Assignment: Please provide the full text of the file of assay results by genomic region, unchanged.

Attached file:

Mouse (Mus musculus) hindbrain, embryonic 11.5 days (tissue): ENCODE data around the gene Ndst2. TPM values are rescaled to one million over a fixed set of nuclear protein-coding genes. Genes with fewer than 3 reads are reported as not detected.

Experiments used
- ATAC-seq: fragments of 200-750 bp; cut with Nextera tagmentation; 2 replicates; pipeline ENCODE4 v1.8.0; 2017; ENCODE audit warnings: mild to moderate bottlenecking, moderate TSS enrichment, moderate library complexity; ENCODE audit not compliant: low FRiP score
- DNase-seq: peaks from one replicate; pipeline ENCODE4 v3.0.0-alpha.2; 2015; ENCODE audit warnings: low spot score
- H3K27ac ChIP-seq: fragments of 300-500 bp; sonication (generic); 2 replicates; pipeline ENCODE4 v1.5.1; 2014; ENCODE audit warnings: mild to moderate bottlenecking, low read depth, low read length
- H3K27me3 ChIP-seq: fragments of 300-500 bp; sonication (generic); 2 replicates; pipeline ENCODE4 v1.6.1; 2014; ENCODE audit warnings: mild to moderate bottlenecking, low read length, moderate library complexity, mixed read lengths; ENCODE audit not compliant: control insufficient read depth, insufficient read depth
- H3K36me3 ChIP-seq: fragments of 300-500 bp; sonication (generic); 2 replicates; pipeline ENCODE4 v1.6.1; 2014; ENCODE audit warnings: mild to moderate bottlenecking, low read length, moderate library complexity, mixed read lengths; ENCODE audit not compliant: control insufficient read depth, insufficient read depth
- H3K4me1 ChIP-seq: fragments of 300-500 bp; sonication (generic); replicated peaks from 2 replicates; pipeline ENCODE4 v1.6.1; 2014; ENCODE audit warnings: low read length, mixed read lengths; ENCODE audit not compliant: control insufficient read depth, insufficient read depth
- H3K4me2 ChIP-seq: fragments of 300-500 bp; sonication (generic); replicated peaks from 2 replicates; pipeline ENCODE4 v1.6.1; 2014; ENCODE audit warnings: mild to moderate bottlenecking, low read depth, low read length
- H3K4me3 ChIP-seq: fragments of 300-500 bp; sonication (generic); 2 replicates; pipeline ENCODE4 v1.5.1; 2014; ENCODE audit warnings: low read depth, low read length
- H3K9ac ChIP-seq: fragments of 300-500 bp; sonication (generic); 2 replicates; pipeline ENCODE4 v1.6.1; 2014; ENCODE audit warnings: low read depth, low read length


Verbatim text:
Mouse (Mus musculus) hindbrain, embryonic 11.5 days (tissue): ENCODE data around the gene Ndst2. TPM values are rescaled to one million over a fixed set of nuclear protein-coding genes. Genes with fewer than 3 reads are reported as not detected.

Experiments used
- ATAC-seq: fragments of 200-750 bp; cut with Nextera tagmentation; 2 replicates; pipeline ENCODE4 v1.8.0; 2017; ENCODE audit warnings: mild to moderate bottlenecking, moderate TSS enrichment, moderate library complexity; ENCODE audit not compliant: low FRiP score
- DNase-seq: peaks from one replicate; pipeline ENCODE4 v3.0.0-alpha.2; 2015; ENCODE audit warnings: low spot score
- H3K27ac ChIP-seq: fragments of 300-500 bp; sonication (generic); 2 replicates; pipeline ENCODE4 v1.5.1; 2014; ENCODE audit warnings: mild to moderate bottlenecking, low read depth, low read length
- H3K27me3 ChIP-seq: fragments of 300-500 bp; sonication (generic); 2 replicates; pipeline ENCODE4 v1.6.1; 2014; ENCODE audit warnings: mild to moderate bottlenecking, low read length, moderate library complexity, mixed read lengths; ENCODE audit not compliant: control insufficient read depth, insufficient read depth
- H3K36me3 ChIP-seq: fragments of 300-500 bp; sonication (generic); 2 replicates; pipeline ENCODE4 v1.6.1; 2014; ENCODE audit warnings: mild to moderate bottlenecking, low read length, moderate library complexity, mixed read lengths; ENCODE audit not compliant: control insufficient read depth, insufficient read depth
- H3K4me1 ChIP-seq: fragments of 300-500 bp; sonication (generic); replicated peaks from 2 replicates; pipeline ENCODE4 v1.6.1; 2014; ENCODE audit warnings: low read length, mixed read lengths; ENCODE audit not compliant: control insufficient read depth, insufficient read depth
- H3K4me2 ChIP-seq: fragments of 300-500 bp; sonication (generic); replicated peaks from 2 replicates; pipeline ENCODE4 v1.6.1; 2014; ENCODE audit warnings: mild to moderate bottlenecking, low read depth, low read length
- H3K4me3 ChIP-seq: fragments of 300-500 bp; sonication (generic); 2 replicates; pipeline ENCODE4 v1.5.1; 2014; ENCODE audit warnings: low read depth, low read length
- H3K9ac ChIP-seq: fragments of 300-500 bp; sonication (generic); 2 replicates; pipeline ENCODE4 v1.6.1; 2014; ENCODE audit warnings: low read depth, low read length